I felt I had to respond to the Oct. 26 article concerning the special-education teachers whining about their boss, Special Education Principal Barbara Berman. They sound like teenage kids with their complaints about their mean boss.
They refuse to identify themselves for fear of retaliation. That itself is laughable. Thanks to the California Teachers Association, the LAUSD was unable to immediately fire teacher Mark Berndt for feeding semen-laced cookies and spoonfeeding semen to his blindfolded students. In fact they had to pay a $40,000 severance to get rid of him.
Then the CTA lobbied to kill SB 1530 in committee, a bill that would have made it easier to get rid of teachers who were sexual predators. So for the teachers to hide in this instance is a joke. Based on all the rules in place to protect teachers from being fired, they have nothing to worry about.
Their first complaint was: the kids swing was closed down after a student tore a hole in the protective cover. The question I would ask is: where were the teachers when this was happening? After all, these are special-needs kids, and they should be watched closely for their own safety as well as others.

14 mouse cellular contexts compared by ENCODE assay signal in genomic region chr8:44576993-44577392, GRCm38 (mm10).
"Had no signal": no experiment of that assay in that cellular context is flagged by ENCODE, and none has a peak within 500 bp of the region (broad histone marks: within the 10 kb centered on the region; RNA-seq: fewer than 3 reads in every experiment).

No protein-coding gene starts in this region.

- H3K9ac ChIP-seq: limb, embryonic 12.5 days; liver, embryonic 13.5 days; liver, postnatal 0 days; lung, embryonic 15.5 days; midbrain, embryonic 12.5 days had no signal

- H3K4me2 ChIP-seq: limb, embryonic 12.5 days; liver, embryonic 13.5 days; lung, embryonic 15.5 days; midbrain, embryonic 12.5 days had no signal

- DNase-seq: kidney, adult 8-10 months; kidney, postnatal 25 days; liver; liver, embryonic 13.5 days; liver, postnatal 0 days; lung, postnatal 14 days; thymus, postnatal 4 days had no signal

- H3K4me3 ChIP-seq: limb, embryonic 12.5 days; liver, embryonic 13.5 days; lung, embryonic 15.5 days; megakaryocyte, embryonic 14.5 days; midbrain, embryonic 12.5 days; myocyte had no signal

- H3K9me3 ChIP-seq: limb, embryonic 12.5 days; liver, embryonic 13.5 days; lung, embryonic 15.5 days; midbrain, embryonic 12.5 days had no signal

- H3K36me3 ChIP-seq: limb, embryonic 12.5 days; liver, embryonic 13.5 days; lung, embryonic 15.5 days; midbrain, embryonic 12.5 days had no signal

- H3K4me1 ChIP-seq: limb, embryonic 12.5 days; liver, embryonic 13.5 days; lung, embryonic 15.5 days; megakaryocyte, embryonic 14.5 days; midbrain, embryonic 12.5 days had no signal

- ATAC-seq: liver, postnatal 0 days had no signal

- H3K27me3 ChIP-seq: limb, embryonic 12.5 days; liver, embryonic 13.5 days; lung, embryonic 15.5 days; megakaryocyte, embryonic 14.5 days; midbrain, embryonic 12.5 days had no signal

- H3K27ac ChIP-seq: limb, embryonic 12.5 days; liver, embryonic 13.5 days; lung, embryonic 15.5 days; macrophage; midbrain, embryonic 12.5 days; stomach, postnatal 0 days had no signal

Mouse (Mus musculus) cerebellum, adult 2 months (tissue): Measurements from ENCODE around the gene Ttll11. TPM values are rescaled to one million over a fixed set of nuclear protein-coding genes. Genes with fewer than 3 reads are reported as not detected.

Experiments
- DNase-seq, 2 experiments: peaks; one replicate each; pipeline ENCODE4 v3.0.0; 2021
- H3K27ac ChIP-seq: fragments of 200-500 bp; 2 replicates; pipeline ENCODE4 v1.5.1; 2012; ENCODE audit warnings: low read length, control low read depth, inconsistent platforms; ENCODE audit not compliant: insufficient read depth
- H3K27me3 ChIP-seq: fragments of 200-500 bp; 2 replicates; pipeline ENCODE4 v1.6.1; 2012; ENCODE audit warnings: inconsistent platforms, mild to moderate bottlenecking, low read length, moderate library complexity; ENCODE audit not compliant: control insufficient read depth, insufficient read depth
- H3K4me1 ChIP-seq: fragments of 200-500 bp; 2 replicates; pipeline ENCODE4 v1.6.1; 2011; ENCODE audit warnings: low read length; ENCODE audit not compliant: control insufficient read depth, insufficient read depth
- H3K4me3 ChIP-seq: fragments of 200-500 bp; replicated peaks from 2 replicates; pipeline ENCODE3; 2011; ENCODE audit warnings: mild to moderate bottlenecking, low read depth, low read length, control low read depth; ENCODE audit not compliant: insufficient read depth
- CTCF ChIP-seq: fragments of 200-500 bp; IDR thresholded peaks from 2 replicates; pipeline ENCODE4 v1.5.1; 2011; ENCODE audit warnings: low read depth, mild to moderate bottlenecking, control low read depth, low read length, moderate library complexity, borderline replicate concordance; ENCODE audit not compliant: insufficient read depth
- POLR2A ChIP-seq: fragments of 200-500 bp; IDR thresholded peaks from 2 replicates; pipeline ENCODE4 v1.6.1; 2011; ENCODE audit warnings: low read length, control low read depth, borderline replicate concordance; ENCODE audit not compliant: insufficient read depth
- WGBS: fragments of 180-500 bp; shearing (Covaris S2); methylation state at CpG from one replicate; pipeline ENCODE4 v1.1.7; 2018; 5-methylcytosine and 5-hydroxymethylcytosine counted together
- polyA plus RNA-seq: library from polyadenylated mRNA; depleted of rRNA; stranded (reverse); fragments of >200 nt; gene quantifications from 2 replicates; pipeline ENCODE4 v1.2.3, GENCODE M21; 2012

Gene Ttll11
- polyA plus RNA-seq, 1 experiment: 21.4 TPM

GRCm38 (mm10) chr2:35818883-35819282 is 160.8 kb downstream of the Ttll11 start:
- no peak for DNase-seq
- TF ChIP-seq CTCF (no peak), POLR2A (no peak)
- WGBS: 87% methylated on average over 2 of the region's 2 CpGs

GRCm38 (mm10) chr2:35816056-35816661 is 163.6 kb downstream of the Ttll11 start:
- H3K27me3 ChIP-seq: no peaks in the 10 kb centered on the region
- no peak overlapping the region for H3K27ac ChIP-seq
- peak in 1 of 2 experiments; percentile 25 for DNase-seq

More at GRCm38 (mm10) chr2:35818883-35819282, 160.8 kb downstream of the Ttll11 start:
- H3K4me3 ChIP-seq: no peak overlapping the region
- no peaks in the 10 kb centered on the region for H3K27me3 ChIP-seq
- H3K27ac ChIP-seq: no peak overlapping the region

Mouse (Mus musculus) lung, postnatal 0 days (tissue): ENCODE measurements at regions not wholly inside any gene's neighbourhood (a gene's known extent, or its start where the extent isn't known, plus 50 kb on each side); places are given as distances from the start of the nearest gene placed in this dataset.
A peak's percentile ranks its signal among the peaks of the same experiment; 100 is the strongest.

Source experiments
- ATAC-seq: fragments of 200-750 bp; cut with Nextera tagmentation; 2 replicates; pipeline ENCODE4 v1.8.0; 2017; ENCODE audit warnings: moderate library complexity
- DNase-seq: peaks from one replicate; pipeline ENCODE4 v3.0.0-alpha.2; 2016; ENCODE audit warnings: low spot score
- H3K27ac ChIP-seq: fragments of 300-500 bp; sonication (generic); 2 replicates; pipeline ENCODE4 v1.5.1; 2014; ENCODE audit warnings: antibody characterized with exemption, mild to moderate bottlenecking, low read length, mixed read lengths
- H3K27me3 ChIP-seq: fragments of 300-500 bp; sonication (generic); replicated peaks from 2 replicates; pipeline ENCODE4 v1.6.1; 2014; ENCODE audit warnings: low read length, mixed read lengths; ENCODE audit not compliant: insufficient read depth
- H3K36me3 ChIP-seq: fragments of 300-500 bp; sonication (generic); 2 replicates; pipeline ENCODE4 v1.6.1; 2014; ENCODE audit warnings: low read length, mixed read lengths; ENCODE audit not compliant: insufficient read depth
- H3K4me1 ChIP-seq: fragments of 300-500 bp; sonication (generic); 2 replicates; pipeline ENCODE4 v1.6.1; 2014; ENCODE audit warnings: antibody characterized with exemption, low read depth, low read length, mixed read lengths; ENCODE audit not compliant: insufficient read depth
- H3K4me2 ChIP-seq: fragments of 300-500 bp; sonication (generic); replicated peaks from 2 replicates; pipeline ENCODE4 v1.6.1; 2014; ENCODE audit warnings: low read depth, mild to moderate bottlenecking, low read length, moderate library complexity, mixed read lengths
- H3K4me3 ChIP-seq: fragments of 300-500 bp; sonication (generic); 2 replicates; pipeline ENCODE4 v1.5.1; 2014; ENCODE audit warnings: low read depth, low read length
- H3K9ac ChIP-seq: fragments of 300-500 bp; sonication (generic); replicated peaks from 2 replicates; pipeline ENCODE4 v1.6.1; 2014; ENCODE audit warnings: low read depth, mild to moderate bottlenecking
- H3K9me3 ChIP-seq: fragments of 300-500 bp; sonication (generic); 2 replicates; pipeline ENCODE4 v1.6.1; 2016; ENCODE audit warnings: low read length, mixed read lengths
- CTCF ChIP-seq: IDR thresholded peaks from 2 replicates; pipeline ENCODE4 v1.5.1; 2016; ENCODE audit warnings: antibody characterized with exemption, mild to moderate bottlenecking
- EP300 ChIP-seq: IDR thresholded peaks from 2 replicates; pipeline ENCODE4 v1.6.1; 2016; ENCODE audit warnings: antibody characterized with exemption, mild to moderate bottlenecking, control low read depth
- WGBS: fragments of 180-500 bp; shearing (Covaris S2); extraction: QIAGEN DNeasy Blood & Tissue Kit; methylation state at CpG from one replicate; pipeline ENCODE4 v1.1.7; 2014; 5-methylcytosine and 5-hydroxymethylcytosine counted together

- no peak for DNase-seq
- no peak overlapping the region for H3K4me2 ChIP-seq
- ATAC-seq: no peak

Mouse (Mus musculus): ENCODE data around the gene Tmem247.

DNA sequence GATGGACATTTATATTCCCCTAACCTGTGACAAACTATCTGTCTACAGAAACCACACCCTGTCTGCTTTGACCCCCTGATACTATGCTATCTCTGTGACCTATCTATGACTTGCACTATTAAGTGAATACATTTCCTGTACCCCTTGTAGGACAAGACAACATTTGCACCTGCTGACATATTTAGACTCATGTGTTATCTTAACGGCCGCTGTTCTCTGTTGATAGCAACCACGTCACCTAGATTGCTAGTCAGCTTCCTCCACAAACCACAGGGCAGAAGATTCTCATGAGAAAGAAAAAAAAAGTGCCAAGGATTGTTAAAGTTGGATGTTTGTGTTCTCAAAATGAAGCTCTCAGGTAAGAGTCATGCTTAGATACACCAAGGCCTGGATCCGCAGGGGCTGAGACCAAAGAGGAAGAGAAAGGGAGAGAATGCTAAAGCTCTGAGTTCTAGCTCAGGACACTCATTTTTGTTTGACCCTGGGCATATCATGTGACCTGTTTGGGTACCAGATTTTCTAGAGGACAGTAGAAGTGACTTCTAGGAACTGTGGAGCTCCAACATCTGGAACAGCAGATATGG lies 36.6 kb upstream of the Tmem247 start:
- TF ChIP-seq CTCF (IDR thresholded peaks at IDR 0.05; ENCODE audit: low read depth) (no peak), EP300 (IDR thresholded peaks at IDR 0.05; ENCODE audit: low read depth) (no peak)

Isn’t it the teacher’s fault this situation happened? And wasn’t Ms. Berman taking the proper step to close the swing until the mat was repaired to prevent potential injury to a falling student? After all, as the teachers kept saying, “It’s all about the students.” If they could not keep the damage from happening because of lack of supervision, what makes them think they could keep a student from being injured?
And if it was “all about the students,” why didn’t the teachers call the facilities department every day until the repairs were complete to expedite the process? Oh, that’s right – it isn’t in their contract.
The second complaint was the tricycles used by the students were not put away by the staff as directed. So the principal had them locked up for several days. While this might have been more about punishing the teachers with the unintended consequence of depriving the students of the trikes, it could have been easily avoided if the adults would have acted like adults instead of children.
The last paragraph was the most shocking of all. The unnamed teacher says the principal is “all about the rules and not the kids” and then goes on to say she “is all about the kids and not the rules.”
Excuse me, but in life there are rules we must follow even if we don’t agree with them. If you don’t like the rules, work to change them, or work harder, smarter or better and become the boss, then you can make the rules.
In closing, it is a good thing these unnamed teachers have nothing to worry about as far as retaliation, because in the private sector, they would have been gone long before now for acting so childish.